If this sounds like another “go vegan” pitch from me, it’s not. You actually don’t have to go totally vegan or totally vegetarian to help.
The solution is for people around the world to not only plant trees but also to replace close to 50 percent of today’s livestock products with better alternatives, according to the website “Chomping Climate Change.” Better alternatives are everything from grain-based meats to soy milk, nut butters, whole grains, and legumes.
While livestock emit a lot of carbon through carbon dioxide in respiration, livestock also emit a lot of two other highly potent greenhouse gases: methane and nitrous oxide.
The thing that’s handy about methane and nitrous oxide as opposed to CO2 is those chemicals largely dissipate from the atmosphere within 8 years, quick enough so that large-scale replacement of livestock products with plant-based alternatives could allow us to make a real difference and head off the 2017 tipping point.
But Houston we do have a problem, which is some unfortunate news that I recently acquired from an off-the-record yet credible scientific source: Even if the entire United States goes vegan, that’s not going to be enough to head off this environmental catastrophe.
It has to be the whole planet replacing close to 50 percent of animal-based foods with something else, something else like lentils or potatoes or Beyond Meat stir fry or tofu, or, hell, vegan banana bread.
Currently, China is eating one fourth of all the animal foods on Earth. One fourth.
India with its huge population of over a billion people, too, is chowing down animals. While consumption of animal foods has dropped a bit in the US (population 316 million) it’s increasing in India to the tune of 12 percent a year and there’s no sign that it’s letting up!
OH CRAP! OH FUCK! OH SHIT! (sorry for yelling in this post, but I’m upset.)
One of the reasons that we’re not going to be able to have a little climate change free oasis in, say, the Bay Area or the Pacific Northwest is that greenhouse gas is “transboundary.” It means that green house gases don’t respect borders, so if somebody is raising pigs in China or cows in Brazil or chickens in Alabama, there’s still going to be an epic tornado in Oklahoma or an epic hurricane in the Philippines or a flood in San Francisco.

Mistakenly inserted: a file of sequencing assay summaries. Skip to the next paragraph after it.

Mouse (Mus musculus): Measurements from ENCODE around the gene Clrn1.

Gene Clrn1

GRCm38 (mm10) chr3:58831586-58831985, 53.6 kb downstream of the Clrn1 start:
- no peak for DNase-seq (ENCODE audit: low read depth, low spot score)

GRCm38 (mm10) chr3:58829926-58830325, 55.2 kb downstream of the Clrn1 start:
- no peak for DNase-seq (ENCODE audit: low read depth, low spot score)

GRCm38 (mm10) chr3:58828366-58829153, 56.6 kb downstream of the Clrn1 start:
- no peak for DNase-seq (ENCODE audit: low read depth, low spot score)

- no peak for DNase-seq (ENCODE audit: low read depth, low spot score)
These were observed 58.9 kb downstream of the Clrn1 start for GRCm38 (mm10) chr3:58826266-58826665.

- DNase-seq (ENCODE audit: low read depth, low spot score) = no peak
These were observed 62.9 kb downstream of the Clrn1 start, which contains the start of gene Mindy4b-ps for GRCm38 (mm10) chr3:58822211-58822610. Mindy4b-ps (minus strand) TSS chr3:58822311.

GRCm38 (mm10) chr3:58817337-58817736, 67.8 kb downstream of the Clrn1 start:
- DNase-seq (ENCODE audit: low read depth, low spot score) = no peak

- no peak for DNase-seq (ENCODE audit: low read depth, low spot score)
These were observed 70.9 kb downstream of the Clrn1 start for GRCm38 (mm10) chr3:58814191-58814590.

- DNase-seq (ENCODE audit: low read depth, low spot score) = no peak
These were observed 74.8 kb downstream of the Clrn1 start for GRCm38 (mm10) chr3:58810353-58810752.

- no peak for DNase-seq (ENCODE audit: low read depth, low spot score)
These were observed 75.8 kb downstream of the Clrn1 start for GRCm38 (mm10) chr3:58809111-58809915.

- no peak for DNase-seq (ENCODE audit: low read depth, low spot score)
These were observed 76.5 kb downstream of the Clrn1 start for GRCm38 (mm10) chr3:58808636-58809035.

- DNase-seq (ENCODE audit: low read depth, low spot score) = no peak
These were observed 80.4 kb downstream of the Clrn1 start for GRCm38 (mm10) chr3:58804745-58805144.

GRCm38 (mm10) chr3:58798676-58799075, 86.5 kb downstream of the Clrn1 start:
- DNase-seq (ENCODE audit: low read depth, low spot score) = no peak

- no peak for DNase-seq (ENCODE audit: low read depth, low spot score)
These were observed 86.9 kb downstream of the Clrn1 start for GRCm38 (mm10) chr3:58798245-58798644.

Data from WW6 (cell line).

But before we all pack our bags and head for Mumbai and Beijing with our Vegan Outreach leaflets, it’s important to consider this embarrassing statistic: As individuals, we Americans consume more animal products than anyone else in the world. Per capita we consume twice as much as the Chinese.
I once had an unpleasant conversation with Bill McKibben, the founder of 350.org at a 2012 Bioneers conference. I hassled him for not bringing up the fact that animal food consumption is a big factor in climate change.
He was pissed and so was I. He asked me where did I think the biggest increase in meat consumption was happening and I told him I knew it was in the poorer parts of the world that were staring to develop economically.
“And how are you going to ask people who are just now starting to be able to enjoy eating meat that they can’t eat it?” he said.
When it happened I was a bit discombobulated, but now I would have answered to him that “meat” isn’t just pork chops these days. Check out the dictionary. It defines meat as an essential food that includes alternatives to livestock products (http://www.merriam-webster.com/dictionary/meat). Again better alternatives to animal foods can be legumes, whole grains, potatoes, Annie’s veggie burgers, tempeh bacon, etc.
I would have also said that the only reason that animal-based foods have become hip in the so-called “developing world,” is they’re taking their cues from the more affluent countries — that would be the US, that would be Europe. Even if the whole U.S. going vegan isn’t going to be enough to turn around climate change, we’ve still got a huge important job to do here now: Make plant-based cool. Make animal foods obsolete.
As friend and fellow activist Bee Uytiepo says, “Eat like a real environmentalist.”